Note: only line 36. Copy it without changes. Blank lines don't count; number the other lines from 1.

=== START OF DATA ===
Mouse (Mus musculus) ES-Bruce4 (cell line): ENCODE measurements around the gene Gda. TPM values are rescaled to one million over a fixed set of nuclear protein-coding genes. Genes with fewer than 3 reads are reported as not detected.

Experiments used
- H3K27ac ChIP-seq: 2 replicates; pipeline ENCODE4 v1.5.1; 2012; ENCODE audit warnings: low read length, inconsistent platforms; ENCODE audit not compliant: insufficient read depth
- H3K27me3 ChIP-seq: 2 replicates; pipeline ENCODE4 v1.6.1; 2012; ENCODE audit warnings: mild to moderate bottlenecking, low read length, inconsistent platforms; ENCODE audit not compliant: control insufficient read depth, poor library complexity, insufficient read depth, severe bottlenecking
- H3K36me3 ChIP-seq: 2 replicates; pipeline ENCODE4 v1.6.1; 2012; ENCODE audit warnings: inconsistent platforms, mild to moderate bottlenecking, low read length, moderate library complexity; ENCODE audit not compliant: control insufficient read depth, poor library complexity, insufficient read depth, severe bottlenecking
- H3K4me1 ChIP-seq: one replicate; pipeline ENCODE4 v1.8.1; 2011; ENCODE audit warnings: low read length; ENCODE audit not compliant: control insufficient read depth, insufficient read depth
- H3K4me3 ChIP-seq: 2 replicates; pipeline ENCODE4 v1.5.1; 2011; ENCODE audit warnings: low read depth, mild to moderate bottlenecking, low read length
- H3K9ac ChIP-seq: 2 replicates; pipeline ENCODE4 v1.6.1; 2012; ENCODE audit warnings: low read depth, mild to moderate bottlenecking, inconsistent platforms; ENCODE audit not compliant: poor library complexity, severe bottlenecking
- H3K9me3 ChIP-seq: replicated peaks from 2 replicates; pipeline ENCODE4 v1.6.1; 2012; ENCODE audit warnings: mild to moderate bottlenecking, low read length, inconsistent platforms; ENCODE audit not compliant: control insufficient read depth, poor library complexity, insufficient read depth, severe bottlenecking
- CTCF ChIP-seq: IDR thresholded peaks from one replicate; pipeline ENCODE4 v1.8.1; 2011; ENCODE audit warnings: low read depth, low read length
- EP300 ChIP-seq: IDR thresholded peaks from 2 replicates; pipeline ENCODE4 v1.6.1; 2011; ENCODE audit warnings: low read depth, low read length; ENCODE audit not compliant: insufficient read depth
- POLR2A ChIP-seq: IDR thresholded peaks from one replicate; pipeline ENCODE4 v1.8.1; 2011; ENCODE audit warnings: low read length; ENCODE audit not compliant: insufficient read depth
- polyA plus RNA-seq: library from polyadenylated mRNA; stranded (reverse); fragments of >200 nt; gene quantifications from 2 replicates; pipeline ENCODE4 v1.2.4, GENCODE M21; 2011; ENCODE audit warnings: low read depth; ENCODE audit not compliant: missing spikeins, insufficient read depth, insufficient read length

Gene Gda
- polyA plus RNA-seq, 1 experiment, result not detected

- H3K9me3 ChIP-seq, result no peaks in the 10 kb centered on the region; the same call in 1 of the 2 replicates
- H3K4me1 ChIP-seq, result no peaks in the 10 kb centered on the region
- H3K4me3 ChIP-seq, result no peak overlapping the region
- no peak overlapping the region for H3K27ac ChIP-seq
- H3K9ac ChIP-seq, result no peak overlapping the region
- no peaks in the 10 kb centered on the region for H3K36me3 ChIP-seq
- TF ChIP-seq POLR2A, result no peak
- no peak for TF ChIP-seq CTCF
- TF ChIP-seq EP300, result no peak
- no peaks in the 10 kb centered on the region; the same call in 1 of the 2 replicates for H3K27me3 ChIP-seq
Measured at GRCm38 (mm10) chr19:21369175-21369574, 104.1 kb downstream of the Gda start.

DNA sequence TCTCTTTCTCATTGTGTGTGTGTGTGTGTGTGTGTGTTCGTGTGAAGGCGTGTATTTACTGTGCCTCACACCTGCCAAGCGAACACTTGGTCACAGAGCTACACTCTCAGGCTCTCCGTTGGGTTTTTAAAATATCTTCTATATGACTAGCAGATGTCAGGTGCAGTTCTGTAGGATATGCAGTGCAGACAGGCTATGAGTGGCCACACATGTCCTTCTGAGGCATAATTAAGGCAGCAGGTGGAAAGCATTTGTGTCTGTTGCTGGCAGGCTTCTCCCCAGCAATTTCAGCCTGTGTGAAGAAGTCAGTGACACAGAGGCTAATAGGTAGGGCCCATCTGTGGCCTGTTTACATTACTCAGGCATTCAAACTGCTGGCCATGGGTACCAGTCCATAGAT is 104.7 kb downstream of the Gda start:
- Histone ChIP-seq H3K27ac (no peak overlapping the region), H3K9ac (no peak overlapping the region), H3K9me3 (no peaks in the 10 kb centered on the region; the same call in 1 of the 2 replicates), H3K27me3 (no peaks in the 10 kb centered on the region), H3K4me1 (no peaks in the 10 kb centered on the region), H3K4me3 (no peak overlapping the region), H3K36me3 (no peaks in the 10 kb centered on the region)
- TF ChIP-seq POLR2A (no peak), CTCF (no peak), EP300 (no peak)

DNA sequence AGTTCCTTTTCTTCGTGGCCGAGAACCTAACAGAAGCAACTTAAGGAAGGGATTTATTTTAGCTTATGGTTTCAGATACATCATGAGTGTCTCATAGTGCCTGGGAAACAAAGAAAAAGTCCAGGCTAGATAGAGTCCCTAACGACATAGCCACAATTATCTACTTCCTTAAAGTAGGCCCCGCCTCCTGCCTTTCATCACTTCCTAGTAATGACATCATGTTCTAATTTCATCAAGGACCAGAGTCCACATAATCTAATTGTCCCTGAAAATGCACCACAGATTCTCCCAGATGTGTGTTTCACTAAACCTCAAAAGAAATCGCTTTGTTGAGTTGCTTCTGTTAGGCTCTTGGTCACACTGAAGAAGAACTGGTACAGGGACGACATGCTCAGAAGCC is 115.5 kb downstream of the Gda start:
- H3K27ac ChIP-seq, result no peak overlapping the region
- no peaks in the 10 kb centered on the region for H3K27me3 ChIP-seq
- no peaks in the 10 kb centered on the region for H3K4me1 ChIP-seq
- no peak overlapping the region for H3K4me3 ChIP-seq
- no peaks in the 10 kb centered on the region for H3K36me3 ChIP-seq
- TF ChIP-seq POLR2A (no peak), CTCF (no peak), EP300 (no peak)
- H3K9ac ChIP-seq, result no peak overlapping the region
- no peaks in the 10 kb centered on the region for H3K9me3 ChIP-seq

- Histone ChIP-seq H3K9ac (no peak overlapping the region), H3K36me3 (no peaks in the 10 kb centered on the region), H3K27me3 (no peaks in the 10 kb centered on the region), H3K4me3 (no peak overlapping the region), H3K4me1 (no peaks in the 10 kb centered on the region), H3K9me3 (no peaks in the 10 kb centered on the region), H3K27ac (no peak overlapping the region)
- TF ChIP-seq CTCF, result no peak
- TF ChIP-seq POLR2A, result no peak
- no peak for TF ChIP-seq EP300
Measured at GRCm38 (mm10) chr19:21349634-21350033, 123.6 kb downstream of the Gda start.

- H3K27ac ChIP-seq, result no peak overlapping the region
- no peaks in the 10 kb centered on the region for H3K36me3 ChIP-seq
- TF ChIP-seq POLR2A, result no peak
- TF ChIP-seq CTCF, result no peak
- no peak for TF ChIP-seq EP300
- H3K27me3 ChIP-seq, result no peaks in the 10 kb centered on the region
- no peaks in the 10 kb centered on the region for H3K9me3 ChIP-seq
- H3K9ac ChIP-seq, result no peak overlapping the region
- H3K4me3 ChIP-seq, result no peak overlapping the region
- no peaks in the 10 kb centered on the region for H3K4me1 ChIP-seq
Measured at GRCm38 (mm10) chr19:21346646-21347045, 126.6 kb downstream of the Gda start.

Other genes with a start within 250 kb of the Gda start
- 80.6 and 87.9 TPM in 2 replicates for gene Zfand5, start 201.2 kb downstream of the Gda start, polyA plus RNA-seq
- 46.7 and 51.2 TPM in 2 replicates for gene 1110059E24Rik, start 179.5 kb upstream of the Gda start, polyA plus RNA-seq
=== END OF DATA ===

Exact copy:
- TF ChIP-seq POLR2A (no peak), CTCF (no peak), EP300 (no peak)